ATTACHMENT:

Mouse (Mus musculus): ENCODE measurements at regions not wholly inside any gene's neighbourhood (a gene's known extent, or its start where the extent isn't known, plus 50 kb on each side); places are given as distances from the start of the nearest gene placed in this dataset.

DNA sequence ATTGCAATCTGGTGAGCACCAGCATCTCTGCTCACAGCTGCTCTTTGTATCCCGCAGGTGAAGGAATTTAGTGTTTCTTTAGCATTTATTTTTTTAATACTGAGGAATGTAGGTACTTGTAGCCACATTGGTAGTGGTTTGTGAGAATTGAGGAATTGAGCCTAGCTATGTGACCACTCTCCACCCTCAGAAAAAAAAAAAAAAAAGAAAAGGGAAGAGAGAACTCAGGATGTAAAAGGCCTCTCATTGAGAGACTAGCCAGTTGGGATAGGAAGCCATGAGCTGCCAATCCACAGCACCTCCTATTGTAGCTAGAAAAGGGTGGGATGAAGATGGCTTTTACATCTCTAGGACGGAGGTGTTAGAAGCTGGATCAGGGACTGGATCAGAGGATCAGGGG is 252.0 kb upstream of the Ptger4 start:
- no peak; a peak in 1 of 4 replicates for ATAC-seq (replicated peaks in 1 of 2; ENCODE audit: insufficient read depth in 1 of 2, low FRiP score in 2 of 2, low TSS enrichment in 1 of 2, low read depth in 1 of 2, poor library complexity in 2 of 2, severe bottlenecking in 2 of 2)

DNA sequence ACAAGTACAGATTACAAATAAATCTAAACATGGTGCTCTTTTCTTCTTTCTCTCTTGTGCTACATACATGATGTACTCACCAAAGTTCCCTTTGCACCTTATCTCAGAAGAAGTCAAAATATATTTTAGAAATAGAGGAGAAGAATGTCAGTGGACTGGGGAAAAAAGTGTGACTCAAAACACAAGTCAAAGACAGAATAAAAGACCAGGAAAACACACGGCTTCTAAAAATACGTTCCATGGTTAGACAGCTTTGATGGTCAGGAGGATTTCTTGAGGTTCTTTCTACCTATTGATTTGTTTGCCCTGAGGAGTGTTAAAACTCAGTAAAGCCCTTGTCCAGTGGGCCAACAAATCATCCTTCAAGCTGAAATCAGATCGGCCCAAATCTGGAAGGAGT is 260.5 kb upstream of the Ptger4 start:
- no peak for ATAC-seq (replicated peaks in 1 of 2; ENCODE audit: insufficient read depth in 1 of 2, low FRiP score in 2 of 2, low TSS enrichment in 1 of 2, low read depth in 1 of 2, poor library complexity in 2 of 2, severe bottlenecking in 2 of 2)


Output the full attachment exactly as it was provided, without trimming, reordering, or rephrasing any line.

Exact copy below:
Mouse (Mus musculus): ENCODE measurements at regions not wholly inside any gene's neighbourhood (a gene's known extent, or its start where the extent isn't known, plus 50 kb on each side); places are given as distances from the start of the nearest gene placed in this dataset.

DNA sequence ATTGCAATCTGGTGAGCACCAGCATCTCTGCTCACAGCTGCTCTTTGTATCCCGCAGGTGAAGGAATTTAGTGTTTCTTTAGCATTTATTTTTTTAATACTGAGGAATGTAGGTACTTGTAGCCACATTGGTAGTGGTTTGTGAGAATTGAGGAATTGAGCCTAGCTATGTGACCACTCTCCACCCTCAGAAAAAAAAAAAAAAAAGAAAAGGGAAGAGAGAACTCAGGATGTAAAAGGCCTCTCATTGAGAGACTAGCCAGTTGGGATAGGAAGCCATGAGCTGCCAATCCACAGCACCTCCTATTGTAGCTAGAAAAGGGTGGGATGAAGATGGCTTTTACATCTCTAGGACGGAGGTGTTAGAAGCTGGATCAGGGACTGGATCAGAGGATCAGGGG is 252.0 kb upstream of the Ptger4 start:
- no peak; a peak in 1 of 4 replicates for ATAC-seq (replicated peaks in 1 of 2; ENCODE audit: insufficient read depth in 1 of 2, low FRiP score in 2 of 2, low TSS enrichment in 1 of 2, low read depth in 1 of 2, poor library complexity in 2 of 2, severe bottlenecking in 2 of 2)

DNA sequence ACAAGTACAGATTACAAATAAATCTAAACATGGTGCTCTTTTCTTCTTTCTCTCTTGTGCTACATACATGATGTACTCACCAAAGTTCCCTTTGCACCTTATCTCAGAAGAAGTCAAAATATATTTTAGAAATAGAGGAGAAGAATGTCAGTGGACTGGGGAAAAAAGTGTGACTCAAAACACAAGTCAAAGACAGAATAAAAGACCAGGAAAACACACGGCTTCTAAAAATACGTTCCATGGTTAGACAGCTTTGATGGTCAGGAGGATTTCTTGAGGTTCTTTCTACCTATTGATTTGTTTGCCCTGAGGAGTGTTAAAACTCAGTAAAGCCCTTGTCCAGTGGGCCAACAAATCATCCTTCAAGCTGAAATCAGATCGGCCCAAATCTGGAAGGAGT is 260.5 kb upstream of the Ptger4 start:
- no peak for ATAC-seq (replicated peaks in 1 of 2; ENCODE audit: insufficient read depth in 1 of 2, low FRiP score in 2 of 2, low TSS enrichment in 1 of 2, low read depth in 1 of 2, poor library complexity in 2 of 2, severe bottlenecking in 2 of 2)